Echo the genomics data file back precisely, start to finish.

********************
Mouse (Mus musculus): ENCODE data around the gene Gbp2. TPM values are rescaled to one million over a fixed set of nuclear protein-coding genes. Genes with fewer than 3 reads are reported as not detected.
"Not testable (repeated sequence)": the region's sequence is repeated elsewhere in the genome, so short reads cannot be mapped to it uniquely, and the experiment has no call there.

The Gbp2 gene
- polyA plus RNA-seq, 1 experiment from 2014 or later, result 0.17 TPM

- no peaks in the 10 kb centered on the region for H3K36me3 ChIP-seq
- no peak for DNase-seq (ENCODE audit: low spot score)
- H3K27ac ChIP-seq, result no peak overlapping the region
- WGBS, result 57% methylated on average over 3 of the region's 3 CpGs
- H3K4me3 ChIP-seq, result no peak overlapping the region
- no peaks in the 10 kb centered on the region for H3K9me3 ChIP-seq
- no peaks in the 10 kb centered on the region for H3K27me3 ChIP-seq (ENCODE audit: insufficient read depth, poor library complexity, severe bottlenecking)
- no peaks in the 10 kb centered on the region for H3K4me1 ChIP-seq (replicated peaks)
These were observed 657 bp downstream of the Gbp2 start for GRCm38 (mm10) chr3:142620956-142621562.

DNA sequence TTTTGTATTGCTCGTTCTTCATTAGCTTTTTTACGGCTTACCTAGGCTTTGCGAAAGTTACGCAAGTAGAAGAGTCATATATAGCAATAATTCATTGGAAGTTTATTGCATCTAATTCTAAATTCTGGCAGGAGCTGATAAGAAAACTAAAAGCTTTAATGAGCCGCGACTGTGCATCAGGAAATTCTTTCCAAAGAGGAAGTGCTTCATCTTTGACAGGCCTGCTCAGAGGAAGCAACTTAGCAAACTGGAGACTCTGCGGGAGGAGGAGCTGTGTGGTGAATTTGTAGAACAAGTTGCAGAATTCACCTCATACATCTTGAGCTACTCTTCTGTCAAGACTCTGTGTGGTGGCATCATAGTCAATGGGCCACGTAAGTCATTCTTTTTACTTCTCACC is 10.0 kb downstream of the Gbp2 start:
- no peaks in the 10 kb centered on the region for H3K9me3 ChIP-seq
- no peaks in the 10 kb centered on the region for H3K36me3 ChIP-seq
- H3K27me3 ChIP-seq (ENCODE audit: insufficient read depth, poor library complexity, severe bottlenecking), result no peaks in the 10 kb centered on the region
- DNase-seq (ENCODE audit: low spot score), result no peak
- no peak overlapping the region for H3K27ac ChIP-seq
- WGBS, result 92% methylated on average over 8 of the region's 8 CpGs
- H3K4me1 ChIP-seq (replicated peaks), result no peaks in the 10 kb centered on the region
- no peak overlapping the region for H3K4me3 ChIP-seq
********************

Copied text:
Mouse (Mus musculus): ENCODE data around the gene Gbp2. TPM values are rescaled to one million over a fixed set of nuclear protein-coding genes. Genes with fewer than 3 reads are reported as not detected.
"Not testable (repeated sequence)": the region's sequence is repeated elsewhere in the genome, so short reads cannot be mapped to it uniquely, and the experiment has no call there.

The Gbp2 gene
- polyA plus RNA-seq, 1 experiment from 2014 or later, result 0.17 TPM

- no peaks in the 10 kb centered on the region for H3K36me3 ChIP-seq
- no peak for DNase-seq (ENCODE audit: low spot score)
- H3K27ac ChIP-seq, result no peak overlapping the region
- WGBS, result 57% methylated on average over 3 of the region's 3 CpGs
- H3K4me3 ChIP-seq, result no peak overlapping the region
- no peaks in the 10 kb centered on the region for H3K9me3 ChIP-seq
- no peaks in the 10 kb centered on the region for H3K27me3 ChIP-seq (ENCODE audit: insufficient read depth, poor library complexity, severe bottlenecking)
- no peaks in the 10 kb centered on the region for H3K4me1 ChIP-seq (replicated peaks)
These were observed 657 bp downstream of the Gbp2 start for GRCm38 (mm10) chr3:142620956-142621562.

DNA sequence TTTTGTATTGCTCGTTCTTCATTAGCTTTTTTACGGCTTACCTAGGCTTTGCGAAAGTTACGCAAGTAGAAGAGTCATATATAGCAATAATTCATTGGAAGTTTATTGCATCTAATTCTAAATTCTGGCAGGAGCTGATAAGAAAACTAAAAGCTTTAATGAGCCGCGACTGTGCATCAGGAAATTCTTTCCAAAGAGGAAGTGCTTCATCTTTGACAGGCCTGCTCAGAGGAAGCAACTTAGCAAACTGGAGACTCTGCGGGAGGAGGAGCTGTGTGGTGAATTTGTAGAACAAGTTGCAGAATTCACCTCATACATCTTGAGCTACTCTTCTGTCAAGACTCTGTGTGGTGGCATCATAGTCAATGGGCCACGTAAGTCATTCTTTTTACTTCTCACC is 10.0 kb downstream of the Gbp2 start:
- no peaks in the 10 kb centered on the region for H3K9me3 ChIP-seq
- no peaks in the 10 kb centered on the region for H3K36me3 ChIP-seq
- H3K27me3 ChIP-seq (ENCODE audit: insufficient read depth, poor library complexity, severe bottlenecking), result no peaks in the 10 kb centered on the region
- DNase-seq (ENCODE audit: low spot score), result no peak
- no peak overlapping the region for H3K27ac ChIP-seq
- WGBS, result 92% methylated on average over 8 of the region's 8 CpGs
- H3K4me1 ChIP-seq (replicated peaks), result no peaks in the 10 kb centered on the region
- no peak overlapping the region for H3K4me3 ChIP-seq